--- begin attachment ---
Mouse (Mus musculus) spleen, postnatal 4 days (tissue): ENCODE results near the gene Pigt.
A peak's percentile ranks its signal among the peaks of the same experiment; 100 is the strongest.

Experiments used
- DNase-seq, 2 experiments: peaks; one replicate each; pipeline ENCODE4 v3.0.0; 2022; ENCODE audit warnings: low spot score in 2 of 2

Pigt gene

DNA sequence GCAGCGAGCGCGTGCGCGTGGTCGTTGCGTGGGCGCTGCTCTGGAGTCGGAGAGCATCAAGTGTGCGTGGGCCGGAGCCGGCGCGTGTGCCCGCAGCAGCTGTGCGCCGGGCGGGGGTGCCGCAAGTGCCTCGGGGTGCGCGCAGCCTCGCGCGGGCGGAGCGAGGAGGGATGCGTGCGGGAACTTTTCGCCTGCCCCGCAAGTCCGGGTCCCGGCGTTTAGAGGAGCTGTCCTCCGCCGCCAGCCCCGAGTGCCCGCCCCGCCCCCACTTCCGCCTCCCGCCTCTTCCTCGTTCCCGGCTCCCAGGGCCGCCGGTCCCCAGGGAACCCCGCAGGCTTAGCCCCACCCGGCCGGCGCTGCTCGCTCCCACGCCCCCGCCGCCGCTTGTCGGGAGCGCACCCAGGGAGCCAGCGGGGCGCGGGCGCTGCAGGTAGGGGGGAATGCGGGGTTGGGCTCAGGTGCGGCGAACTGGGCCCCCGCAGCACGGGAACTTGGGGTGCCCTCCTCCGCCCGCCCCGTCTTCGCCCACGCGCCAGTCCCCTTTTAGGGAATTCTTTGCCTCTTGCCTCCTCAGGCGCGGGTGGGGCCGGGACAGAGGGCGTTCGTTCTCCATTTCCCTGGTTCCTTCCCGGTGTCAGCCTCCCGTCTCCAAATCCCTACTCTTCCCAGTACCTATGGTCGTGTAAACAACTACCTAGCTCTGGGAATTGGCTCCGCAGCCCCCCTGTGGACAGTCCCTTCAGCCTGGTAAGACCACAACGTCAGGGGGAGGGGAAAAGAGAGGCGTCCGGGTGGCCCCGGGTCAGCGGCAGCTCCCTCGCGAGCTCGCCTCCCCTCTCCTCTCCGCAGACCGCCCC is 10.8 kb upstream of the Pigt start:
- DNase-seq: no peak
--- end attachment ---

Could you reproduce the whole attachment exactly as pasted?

Mouse (Mus musculus) spleen, postnatal 4 days (tissue): ENCODE results near the gene Pigt.
A peak's percentile ranks its signal among the peaks of the same experiment; 100 is the strongest.

Experiments used
- DNase-seq, 2 experiments: peaks; one replicate each; pipeline ENCODE4 v3.0.0; 2022; ENCODE audit warnings: low spot score in 2 of 2

Pigt gene

DNA sequence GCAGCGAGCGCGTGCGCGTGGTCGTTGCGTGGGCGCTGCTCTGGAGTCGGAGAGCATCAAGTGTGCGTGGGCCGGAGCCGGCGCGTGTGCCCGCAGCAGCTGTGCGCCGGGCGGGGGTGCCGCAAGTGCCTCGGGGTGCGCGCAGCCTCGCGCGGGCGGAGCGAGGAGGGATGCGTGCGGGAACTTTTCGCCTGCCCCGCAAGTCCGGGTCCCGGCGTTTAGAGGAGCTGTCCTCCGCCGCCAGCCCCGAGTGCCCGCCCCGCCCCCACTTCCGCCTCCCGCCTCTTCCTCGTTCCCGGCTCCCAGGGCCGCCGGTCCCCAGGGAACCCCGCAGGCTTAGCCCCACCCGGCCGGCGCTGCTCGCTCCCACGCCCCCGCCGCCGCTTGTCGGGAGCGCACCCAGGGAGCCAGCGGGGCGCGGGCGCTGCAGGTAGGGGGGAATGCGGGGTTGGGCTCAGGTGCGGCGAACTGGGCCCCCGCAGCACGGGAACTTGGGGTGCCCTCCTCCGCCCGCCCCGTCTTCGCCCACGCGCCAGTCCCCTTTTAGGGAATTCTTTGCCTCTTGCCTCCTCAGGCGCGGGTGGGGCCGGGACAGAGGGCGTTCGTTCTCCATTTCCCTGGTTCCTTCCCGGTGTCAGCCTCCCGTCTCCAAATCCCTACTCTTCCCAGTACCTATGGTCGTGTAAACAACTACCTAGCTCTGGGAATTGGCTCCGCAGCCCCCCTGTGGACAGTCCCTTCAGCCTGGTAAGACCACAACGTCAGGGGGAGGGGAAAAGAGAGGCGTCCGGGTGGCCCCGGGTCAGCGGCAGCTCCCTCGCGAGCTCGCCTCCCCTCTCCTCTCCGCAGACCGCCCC is 10.8 kb upstream of the Pigt start:
- DNase-seq: no peak